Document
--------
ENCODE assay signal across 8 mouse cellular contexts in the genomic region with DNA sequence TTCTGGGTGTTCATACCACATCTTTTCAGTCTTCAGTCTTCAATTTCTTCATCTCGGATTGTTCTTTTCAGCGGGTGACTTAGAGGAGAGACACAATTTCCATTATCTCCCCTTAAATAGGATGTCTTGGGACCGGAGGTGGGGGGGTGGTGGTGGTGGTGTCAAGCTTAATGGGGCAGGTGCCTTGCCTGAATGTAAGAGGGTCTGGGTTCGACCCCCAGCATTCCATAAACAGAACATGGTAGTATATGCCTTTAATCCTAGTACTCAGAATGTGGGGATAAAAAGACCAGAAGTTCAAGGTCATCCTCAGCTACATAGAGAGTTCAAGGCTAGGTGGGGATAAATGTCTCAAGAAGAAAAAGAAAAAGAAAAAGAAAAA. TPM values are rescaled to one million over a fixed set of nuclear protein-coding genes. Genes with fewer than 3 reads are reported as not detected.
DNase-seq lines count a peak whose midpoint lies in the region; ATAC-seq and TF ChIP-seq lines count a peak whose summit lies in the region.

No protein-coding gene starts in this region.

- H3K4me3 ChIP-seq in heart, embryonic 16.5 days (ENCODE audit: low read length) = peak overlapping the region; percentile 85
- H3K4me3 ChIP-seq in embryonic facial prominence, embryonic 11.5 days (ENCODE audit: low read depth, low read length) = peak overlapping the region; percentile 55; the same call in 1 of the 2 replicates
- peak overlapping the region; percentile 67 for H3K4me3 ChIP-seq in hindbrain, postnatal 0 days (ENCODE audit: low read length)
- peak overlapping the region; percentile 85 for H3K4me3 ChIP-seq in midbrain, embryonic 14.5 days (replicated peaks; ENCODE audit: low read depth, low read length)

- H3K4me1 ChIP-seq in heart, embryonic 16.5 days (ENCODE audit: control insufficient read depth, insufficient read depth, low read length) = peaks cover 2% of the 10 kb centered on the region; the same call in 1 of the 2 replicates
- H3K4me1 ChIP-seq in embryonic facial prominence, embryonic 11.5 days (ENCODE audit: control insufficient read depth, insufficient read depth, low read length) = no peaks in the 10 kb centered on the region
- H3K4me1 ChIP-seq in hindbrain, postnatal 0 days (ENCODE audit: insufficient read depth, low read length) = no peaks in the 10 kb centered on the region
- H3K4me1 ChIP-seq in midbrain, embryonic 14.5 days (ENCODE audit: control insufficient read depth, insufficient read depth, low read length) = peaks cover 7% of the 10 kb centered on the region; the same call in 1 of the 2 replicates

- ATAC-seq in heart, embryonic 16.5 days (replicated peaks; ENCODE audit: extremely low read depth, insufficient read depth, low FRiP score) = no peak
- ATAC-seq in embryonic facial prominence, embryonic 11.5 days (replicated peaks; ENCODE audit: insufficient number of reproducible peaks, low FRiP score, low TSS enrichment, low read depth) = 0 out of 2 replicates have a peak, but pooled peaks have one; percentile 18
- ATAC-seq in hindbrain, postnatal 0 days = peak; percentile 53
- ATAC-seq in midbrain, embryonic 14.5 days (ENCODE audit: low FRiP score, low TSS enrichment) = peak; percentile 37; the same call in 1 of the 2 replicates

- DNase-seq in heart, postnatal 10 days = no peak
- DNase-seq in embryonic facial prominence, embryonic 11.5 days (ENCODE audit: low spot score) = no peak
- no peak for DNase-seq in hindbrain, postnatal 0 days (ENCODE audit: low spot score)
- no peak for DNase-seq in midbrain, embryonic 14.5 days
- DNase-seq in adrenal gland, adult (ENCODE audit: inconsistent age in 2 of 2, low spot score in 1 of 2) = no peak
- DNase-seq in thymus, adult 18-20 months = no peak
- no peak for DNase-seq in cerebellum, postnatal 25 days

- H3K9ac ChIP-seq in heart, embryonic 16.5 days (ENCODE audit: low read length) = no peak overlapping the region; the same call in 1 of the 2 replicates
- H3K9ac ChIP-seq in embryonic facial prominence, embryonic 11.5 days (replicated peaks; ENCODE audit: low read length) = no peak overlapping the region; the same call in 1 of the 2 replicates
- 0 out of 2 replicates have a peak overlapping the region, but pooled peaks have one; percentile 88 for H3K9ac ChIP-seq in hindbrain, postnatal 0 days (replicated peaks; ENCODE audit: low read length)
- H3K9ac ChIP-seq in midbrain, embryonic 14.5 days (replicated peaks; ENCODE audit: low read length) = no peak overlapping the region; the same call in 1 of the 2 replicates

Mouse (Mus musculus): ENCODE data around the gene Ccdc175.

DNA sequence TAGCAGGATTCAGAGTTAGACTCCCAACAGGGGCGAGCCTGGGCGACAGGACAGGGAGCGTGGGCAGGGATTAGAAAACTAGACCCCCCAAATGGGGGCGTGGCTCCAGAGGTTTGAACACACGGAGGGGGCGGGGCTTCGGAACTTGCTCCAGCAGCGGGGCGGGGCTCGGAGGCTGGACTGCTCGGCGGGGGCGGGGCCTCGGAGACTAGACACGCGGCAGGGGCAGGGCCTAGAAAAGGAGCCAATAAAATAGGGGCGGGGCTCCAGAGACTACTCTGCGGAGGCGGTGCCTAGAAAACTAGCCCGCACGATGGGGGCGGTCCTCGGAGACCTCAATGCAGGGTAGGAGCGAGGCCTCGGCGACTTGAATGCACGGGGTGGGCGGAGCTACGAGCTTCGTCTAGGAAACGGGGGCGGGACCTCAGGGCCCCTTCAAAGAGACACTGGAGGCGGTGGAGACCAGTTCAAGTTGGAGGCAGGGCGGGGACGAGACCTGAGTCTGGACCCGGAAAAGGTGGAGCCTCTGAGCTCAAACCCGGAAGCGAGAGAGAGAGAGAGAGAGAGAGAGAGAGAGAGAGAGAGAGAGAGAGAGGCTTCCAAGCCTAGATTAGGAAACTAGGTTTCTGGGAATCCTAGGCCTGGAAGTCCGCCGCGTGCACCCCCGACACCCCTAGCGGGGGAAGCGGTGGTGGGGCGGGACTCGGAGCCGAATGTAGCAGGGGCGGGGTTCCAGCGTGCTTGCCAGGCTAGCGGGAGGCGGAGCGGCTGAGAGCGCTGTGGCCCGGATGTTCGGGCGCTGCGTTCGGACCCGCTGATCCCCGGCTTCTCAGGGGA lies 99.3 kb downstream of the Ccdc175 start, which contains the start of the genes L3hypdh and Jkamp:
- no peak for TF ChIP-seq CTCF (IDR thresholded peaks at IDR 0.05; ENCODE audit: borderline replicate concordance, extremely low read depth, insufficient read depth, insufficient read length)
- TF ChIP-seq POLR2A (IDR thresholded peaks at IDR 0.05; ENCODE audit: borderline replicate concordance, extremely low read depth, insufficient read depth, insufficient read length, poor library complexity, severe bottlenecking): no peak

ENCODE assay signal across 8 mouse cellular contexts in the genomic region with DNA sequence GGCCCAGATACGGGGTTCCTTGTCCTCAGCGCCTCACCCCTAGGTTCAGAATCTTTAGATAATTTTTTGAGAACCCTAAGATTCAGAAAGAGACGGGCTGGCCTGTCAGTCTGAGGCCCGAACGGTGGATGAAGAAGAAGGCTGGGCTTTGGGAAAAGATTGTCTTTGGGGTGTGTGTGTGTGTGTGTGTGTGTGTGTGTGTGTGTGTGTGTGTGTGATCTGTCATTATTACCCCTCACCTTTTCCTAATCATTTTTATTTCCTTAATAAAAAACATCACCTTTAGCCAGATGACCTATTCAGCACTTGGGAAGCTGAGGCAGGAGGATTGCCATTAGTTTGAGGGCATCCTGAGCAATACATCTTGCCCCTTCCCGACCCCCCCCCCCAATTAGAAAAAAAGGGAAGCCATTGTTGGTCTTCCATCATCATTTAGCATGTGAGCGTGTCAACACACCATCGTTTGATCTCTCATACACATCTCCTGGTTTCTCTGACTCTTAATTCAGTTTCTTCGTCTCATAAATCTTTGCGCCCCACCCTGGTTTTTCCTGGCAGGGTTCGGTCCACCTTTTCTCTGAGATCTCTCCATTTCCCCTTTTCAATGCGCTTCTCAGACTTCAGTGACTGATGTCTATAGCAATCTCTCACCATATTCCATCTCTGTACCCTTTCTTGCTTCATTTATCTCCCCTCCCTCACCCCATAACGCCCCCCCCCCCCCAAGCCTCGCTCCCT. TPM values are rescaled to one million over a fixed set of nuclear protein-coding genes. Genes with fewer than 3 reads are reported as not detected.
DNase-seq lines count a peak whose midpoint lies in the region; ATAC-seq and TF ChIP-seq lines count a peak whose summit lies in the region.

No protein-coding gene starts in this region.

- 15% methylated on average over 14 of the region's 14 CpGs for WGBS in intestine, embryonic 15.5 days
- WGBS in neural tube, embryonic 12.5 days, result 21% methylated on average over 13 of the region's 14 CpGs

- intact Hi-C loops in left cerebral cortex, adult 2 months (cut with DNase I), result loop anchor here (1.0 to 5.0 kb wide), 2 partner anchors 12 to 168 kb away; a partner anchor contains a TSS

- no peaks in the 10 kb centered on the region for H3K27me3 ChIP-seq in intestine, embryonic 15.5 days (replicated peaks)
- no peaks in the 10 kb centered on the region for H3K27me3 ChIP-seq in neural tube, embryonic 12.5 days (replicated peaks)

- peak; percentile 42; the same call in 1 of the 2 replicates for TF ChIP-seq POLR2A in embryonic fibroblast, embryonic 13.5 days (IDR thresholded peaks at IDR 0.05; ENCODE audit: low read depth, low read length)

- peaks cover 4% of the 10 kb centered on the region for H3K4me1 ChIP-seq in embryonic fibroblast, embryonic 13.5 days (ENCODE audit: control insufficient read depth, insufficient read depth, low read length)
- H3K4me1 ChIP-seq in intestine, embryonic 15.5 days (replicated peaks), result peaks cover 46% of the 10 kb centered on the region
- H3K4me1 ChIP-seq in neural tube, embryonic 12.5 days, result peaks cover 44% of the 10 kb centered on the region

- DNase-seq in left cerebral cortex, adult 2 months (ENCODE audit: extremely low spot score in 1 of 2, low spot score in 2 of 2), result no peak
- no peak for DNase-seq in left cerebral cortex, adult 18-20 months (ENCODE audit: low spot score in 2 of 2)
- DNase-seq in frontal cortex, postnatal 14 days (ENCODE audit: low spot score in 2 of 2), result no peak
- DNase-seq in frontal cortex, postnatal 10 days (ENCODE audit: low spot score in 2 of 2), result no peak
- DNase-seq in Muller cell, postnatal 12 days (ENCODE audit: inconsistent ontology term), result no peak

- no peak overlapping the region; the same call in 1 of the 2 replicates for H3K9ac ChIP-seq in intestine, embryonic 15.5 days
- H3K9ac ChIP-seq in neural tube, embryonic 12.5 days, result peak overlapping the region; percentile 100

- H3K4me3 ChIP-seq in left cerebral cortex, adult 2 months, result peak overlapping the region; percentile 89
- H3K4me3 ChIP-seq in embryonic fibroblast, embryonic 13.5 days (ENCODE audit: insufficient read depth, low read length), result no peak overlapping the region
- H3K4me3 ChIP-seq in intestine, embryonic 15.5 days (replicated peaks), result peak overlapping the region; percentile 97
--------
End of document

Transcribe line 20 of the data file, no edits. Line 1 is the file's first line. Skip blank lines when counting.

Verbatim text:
- DNase-seq in adrenal gland, adult (ENCODE audit: inconsistent age in 2 of 2, low spot score in 1 of 2) = no peak